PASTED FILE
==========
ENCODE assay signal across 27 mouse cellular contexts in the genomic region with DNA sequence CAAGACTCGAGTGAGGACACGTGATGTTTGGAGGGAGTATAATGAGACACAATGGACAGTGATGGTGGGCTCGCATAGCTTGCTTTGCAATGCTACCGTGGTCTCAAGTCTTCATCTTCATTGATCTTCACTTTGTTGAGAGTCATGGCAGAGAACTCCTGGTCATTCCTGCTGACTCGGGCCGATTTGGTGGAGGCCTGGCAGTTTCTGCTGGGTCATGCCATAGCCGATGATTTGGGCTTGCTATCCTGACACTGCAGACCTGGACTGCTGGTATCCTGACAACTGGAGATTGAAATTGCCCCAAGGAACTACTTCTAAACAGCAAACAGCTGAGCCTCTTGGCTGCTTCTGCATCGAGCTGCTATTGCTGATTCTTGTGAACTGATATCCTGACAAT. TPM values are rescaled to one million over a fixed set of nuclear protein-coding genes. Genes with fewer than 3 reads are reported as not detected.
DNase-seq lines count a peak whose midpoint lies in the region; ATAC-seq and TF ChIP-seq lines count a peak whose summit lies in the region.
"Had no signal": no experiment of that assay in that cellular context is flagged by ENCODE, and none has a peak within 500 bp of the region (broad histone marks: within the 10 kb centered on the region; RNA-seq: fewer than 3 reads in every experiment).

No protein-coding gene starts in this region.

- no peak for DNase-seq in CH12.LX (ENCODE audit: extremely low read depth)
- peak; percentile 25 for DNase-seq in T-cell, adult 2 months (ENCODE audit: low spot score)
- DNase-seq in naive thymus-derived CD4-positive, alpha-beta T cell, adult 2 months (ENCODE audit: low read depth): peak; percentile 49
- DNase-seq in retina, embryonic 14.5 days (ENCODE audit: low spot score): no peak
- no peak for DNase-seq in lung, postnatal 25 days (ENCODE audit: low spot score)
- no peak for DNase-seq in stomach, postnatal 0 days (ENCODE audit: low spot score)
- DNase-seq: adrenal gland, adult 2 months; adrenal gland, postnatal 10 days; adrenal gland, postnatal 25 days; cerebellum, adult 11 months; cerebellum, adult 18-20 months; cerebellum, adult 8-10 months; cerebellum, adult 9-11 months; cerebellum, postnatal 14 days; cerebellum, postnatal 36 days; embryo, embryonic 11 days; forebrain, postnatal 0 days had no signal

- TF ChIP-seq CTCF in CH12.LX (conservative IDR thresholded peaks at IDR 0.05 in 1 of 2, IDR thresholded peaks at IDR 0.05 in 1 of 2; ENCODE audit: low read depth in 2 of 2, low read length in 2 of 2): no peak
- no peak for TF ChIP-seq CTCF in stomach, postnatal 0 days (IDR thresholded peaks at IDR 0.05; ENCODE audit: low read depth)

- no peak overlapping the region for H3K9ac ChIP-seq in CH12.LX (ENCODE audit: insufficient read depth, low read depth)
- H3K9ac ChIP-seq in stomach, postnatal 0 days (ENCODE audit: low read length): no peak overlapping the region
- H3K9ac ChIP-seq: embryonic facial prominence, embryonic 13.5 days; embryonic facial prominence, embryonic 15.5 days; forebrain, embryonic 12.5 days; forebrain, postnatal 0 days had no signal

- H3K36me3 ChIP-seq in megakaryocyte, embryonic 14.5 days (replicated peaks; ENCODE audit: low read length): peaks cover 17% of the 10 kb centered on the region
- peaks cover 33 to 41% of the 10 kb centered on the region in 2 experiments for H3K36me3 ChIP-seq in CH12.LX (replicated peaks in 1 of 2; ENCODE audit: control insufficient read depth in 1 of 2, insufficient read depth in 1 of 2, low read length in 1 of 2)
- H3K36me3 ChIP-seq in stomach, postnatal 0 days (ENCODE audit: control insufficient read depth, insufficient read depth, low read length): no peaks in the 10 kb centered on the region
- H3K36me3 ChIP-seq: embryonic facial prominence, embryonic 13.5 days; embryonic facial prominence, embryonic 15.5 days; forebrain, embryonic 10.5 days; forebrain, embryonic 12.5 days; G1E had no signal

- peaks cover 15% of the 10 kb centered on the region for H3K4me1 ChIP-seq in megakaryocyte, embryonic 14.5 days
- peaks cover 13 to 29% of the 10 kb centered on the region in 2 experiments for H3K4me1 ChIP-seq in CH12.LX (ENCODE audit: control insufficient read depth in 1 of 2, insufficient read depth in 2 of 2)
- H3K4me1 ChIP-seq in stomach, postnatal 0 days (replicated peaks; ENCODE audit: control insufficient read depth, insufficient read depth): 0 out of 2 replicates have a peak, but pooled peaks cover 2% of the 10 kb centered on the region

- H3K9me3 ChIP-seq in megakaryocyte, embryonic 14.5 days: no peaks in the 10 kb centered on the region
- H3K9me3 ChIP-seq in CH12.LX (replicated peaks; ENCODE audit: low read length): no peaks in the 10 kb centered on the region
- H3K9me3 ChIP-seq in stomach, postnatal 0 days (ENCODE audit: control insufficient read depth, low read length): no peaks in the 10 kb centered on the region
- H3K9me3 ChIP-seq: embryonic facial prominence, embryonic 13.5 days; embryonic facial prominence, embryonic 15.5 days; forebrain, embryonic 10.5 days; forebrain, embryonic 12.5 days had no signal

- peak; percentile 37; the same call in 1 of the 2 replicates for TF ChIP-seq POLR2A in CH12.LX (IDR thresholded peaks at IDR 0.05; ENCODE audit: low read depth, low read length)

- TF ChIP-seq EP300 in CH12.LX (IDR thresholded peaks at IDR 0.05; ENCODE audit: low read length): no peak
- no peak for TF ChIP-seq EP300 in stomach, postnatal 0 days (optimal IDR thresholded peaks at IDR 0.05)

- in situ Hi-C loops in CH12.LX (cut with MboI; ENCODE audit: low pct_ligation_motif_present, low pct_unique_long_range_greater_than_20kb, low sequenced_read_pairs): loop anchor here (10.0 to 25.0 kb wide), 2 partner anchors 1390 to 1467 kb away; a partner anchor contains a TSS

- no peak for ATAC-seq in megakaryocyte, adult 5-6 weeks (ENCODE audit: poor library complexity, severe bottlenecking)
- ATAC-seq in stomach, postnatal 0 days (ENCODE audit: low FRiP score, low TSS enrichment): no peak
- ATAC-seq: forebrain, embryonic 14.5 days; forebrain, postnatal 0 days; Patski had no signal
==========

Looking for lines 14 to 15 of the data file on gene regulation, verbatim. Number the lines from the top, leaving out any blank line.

- no peak overlapping the region for H3K9ac ChIP-seq in CH12.LX (ENCODE audit: insufficient read depth, low read depth)
- H3K9ac ChIP-seq in stomach, postnatal 0 days (ENCODE audit: low read length): no peak overlapping the region